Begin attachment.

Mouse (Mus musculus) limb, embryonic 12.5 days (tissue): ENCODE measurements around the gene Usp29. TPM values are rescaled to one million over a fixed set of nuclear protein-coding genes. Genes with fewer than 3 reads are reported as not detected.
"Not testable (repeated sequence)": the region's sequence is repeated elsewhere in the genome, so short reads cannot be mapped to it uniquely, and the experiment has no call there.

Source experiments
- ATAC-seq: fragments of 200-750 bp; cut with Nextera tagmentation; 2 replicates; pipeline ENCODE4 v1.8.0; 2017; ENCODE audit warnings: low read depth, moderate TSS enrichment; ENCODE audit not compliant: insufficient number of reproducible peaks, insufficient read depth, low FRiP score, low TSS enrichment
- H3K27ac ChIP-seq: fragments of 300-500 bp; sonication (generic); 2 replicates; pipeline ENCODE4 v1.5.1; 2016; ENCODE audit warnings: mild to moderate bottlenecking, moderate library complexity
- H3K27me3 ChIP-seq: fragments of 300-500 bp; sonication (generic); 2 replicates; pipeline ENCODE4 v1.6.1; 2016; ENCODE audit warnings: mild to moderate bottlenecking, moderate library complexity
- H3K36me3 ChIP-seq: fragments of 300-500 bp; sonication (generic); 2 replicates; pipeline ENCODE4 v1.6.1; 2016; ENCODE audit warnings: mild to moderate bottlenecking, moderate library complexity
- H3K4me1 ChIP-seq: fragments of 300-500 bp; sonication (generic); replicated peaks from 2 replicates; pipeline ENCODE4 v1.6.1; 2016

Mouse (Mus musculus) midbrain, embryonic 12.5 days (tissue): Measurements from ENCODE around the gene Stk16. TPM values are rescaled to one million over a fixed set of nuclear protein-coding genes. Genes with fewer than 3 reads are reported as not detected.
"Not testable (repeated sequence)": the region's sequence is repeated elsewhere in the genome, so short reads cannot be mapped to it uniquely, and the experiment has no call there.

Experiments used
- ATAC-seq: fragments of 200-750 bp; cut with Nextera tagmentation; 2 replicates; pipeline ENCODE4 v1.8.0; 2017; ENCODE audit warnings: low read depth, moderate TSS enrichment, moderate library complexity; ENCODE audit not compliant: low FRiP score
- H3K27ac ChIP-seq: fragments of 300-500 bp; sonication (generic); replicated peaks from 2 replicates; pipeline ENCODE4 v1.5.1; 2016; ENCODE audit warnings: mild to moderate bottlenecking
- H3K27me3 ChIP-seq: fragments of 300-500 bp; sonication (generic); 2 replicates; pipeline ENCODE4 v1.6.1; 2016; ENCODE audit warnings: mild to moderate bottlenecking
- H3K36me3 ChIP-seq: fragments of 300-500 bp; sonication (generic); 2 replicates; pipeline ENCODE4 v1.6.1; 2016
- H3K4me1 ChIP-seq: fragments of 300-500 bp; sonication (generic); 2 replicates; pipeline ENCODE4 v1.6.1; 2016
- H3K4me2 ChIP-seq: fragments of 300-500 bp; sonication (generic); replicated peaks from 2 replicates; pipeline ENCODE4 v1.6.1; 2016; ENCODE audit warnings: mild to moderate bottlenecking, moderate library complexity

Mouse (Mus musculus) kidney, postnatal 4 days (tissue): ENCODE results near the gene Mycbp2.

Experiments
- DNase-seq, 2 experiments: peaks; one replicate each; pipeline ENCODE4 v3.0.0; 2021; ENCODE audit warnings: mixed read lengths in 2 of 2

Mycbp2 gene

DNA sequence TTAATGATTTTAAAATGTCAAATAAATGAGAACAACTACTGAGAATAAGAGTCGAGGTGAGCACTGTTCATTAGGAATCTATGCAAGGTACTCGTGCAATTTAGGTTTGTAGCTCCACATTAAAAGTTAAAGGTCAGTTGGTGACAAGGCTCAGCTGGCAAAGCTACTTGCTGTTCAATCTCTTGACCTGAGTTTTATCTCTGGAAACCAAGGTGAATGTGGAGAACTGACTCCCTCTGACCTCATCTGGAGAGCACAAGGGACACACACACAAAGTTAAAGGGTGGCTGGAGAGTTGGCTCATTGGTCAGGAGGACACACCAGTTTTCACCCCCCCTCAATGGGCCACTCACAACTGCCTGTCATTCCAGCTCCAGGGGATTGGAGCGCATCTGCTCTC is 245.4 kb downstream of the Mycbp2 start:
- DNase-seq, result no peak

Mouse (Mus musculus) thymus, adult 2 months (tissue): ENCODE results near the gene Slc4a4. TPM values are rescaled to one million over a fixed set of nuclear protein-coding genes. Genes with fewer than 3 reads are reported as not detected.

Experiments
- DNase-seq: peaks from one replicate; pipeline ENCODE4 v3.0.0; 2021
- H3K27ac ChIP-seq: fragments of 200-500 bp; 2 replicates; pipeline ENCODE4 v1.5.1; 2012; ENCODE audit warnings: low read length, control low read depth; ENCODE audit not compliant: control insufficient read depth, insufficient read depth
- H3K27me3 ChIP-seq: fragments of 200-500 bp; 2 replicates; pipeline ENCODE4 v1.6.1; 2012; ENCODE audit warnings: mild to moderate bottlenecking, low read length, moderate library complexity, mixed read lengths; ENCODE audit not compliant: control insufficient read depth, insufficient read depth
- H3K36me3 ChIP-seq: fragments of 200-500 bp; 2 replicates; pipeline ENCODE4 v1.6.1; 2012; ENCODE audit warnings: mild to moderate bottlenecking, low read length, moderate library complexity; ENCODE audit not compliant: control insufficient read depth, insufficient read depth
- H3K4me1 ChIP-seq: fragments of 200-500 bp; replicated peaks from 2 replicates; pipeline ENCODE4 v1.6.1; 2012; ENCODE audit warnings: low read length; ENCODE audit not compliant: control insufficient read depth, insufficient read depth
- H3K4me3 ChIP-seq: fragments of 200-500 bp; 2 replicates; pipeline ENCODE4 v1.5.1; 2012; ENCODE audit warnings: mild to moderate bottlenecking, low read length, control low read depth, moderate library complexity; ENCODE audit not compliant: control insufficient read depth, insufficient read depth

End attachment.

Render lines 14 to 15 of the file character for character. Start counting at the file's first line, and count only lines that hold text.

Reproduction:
- H3K27me3 ChIP-seq: fragments of 300-500 bp; sonication (generic); 2 replicates; pipeline ENCODE4 v1.6.1; 2016; ENCODE audit warnings: mild to moderate bottlenecking
- H3K36me3 ChIP-seq: fragments of 300-500 bp; sonication (generic); 2 replicates; pipeline ENCODE4 v1.6.1; 2016